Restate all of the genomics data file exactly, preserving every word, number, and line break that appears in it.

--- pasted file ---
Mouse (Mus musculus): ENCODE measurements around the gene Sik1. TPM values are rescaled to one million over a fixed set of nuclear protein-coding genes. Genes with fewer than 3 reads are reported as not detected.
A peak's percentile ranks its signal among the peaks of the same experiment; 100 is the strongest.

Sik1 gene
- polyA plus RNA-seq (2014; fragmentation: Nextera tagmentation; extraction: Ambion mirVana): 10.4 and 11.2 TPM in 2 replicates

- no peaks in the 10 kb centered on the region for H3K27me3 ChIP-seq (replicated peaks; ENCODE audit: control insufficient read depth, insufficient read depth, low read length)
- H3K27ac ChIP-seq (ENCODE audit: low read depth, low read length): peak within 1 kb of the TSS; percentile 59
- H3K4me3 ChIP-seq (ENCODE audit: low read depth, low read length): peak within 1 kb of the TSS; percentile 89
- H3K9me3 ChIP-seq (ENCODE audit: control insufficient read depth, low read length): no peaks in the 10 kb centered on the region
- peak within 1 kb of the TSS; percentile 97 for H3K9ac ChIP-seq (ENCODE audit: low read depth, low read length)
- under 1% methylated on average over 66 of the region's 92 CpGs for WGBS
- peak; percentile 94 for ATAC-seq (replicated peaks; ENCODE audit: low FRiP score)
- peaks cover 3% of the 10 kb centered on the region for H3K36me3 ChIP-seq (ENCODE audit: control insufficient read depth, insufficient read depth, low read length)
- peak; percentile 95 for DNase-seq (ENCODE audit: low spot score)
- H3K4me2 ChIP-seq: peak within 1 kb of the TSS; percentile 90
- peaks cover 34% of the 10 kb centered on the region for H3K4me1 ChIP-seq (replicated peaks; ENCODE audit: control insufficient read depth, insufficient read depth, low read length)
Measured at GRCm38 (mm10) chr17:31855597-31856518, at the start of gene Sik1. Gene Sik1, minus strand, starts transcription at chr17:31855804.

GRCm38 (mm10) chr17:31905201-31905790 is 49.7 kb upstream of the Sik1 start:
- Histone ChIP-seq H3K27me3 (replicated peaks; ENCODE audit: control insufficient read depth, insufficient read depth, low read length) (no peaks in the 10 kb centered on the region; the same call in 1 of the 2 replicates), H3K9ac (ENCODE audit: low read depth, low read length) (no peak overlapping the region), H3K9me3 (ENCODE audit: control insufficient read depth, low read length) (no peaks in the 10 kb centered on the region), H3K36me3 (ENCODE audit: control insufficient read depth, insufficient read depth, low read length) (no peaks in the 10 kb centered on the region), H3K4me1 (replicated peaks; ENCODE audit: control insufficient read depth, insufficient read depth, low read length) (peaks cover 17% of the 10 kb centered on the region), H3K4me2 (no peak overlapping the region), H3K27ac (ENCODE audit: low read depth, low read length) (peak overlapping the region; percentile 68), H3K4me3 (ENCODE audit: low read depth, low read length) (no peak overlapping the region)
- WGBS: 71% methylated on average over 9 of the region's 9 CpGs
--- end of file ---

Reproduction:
Mouse (Mus musculus): ENCODE measurements around the gene Sik1. TPM values are rescaled to one million over a fixed set of nuclear protein-coding genes. Genes with fewer than 3 reads are reported as not detected.
A peak's percentile ranks its signal among the peaks of the same experiment; 100 is the strongest.

Sik1 gene
- polyA plus RNA-seq (2014; fragmentation: Nextera tagmentation; extraction: Ambion mirVana): 10.4 and 11.2 TPM in 2 replicates

- no peaks in the 10 kb centered on the region for H3K27me3 ChIP-seq (replicated peaks; ENCODE audit: control insufficient read depth, insufficient read depth, low read length)
- H3K27ac ChIP-seq (ENCODE audit: low read depth, low read length): peak within 1 kb of the TSS; percentile 59
- H3K4me3 ChIP-seq (ENCODE audit: low read depth, low read length): peak within 1 kb of the TSS; percentile 89
- H3K9me3 ChIP-seq (ENCODE audit: control insufficient read depth, low read length): no peaks in the 10 kb centered on the region
- peak within 1 kb of the TSS; percentile 97 for H3K9ac ChIP-seq (ENCODE audit: low read depth, low read length)
- under 1% methylated on average over 66 of the region's 92 CpGs for WGBS
- peak; percentile 94 for ATAC-seq (replicated peaks; ENCODE audit: low FRiP score)
- peaks cover 3% of the 10 kb centered on the region for H3K36me3 ChIP-seq (ENCODE audit: control insufficient read depth, insufficient read depth, low read length)
- peak; percentile 95 for DNase-seq (ENCODE audit: low spot score)
- H3K4me2 ChIP-seq: peak within 1 kb of the TSS; percentile 90
- peaks cover 34% of the 10 kb centered on the region for H3K4me1 ChIP-seq (replicated peaks; ENCODE audit: control insufficient read depth, insufficient read depth, low read length)
Measured at GRCm38 (mm10) chr17:31855597-31856518, at the start of gene Sik1. Gene Sik1, minus strand, starts transcription at chr17:31855804.

GRCm38 (mm10) chr17:31905201-31905790 is 49.7 kb upstream of the Sik1 start:
- Histone ChIP-seq H3K27me3 (replicated peaks; ENCODE audit: control insufficient read depth, insufficient read depth, low read length) (no peaks in the 10 kb centered on the region; the same call in 1 of the 2 replicates), H3K9ac (ENCODE audit: low read depth, low read length) (no peak overlapping the region), H3K9me3 (ENCODE audit: control insufficient read depth, low read length) (no peaks in the 10 kb centered on the region), H3K36me3 (ENCODE audit: control insufficient read depth, insufficient read depth, low read length) (no peaks in the 10 kb centered on the region), H3K4me1 (replicated peaks; ENCODE audit: control insufficient read depth, insufficient read depth, low read length) (peaks cover 17% of the 10 kb centered on the region), H3K4me2 (no peak overlapping the region), H3K27ac (ENCODE audit: low read depth, low read length) (peak overlapping the region; percentile 68), H3K4me3 (ENCODE audit: low read depth, low read length) (no peak overlapping the region)
- WGBS: 71% methylated on average over 9 of the region's 9 CpGs